I am a sucker for romance and politics, and I firmly believe in serendipitous moments. Last Friday, I was on my way to “Why Torture is Wrong, and the People Who Love Them.” It was pouring and what should have taken 21 minutes (according to the always reliable Google Maps) took an hour and a half. With only five minutes remaining, I fortuitously found parking and ran as fast as possible to the theater, grabbed my ticket, took my seat, turned off my mobile and made it right on time to hear the director give his spiel. He looked really familiar.

Once the show begins, we find Felicity, played by Rhea Seehorn, a blond, all-American chick in bed with Zamir, played by Sunil Malhotra, an Arab man who claims to be Irish. As it turns out, the two were wed the night before at a Hooters Restaurant (only this one is the equivalent to Bouchon Beverly Hills) by Reverend Mike, a reverend who makes porn videos on the side.

Sobered up yet distraught, Felicity runs to her folks with hopes that maybe they can help her find a way out of this one. Her mom, Luella, brilliantly played by Christine Estabrook, is your not-so-typical housewife; she wears different colored versions of the same dress, knits and is obsessed with theatre. Her father, Leonard, is the cliché, extreme right-wing American obsessed with his gun collection, violently upholds his ideals, while hiding an adulterous relationship. Spying, plenty of confusion and lack of information lead to one man’s torture and call for a whole new ending.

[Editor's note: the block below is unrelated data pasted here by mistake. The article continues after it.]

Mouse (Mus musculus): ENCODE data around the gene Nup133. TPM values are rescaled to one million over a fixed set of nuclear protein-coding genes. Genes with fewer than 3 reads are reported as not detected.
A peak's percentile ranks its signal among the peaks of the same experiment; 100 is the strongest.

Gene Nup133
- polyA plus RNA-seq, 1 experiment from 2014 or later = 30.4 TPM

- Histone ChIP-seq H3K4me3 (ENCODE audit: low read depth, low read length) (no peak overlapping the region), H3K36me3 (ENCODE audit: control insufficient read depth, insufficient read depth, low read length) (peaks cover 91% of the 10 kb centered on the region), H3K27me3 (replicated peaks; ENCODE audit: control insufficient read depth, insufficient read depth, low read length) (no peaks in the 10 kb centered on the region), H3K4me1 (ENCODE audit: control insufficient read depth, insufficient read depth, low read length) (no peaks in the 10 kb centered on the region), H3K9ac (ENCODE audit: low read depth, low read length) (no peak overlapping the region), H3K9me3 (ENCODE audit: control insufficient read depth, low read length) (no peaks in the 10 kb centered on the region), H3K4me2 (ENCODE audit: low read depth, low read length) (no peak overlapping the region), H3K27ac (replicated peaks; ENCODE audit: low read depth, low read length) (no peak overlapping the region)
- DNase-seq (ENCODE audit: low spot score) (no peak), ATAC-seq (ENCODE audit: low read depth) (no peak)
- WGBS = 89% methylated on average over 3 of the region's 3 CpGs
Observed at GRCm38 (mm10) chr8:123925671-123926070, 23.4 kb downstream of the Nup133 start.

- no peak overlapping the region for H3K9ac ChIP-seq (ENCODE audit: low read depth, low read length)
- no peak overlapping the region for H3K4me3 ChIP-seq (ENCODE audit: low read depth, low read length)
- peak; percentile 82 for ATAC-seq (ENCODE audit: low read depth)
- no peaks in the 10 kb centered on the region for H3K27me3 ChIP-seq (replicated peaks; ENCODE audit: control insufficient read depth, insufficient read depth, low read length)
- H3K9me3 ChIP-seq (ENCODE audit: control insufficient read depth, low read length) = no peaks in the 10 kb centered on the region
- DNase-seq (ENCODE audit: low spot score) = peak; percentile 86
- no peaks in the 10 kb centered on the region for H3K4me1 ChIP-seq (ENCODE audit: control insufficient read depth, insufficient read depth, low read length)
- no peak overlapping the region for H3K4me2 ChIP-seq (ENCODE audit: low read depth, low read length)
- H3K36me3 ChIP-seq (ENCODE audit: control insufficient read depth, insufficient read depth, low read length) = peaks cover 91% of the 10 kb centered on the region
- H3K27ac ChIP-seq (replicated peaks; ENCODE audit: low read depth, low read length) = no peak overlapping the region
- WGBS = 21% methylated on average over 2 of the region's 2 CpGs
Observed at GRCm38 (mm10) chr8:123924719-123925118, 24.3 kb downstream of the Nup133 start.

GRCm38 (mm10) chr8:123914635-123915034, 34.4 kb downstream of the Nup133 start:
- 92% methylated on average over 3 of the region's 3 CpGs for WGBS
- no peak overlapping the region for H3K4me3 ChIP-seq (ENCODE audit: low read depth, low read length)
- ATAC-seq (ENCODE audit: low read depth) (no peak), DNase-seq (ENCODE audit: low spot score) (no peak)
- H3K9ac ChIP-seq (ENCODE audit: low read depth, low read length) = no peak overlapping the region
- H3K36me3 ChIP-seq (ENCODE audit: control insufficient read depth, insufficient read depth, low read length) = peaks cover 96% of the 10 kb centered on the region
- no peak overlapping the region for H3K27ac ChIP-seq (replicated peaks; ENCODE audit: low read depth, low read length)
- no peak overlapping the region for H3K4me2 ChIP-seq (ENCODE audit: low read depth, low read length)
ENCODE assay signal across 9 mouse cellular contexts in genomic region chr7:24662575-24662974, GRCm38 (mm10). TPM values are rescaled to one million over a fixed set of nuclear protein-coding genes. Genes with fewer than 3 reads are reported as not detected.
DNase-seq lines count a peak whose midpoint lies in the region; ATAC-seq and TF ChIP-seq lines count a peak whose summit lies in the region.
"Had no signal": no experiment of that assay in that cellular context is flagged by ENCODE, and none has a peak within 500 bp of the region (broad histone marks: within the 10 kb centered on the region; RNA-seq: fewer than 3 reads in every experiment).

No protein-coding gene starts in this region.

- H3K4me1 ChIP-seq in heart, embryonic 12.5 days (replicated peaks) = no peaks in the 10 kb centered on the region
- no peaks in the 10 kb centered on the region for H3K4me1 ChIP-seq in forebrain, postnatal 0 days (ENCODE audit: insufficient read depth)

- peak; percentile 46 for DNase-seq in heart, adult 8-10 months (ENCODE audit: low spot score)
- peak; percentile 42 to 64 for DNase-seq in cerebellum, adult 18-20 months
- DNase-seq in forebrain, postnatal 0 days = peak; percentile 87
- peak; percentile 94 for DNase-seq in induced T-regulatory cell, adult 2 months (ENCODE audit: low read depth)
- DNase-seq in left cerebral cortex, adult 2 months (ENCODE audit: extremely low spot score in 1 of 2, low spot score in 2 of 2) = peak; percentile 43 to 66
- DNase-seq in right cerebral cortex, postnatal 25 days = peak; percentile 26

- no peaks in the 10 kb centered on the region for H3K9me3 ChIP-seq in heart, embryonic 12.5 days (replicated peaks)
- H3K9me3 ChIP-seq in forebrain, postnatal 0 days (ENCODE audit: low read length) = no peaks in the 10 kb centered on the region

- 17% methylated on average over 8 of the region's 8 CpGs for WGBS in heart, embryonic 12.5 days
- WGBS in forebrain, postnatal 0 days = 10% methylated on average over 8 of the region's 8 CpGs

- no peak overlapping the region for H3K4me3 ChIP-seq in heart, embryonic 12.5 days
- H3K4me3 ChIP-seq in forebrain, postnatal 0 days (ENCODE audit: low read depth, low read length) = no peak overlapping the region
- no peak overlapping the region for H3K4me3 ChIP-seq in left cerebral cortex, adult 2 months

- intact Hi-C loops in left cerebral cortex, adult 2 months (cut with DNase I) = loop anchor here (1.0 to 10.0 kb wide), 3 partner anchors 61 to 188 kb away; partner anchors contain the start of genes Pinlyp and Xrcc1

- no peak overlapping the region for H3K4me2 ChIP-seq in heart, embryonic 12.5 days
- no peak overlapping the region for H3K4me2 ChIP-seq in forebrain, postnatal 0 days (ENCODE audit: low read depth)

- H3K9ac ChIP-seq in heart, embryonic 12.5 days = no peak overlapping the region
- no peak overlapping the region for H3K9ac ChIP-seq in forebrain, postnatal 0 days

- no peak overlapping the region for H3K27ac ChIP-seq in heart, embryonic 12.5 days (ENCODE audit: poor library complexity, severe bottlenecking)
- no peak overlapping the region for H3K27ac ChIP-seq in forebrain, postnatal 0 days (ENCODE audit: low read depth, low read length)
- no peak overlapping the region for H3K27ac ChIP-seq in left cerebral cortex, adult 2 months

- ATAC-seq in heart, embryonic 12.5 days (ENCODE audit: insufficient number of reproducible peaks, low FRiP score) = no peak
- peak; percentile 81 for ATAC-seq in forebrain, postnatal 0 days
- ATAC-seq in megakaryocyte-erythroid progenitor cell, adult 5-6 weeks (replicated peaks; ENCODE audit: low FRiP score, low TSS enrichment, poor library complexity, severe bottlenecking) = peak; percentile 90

Playwright Christopher Durang and this amazingly talented group of actors had me laughing so hard it hurt. Once I regained my composure, it suddenly came back to me. About a year ago, on another rainy night in Los Angeles when I was rushing and barely made it to the theater on time, I saw “Dickie and Babe,” another fantastic work by the same director: Daniel Hennings. I knew I recognized the director and his work because his is some of the best theater I have experienced in my five years living in Los Angeles. He sure makes rushing to see a political satire on a rainy day worth it.

Stella Adler Theatre is located at 6773 Hollywood Blvd., ?Hollywood. For more information, visit plays411.net.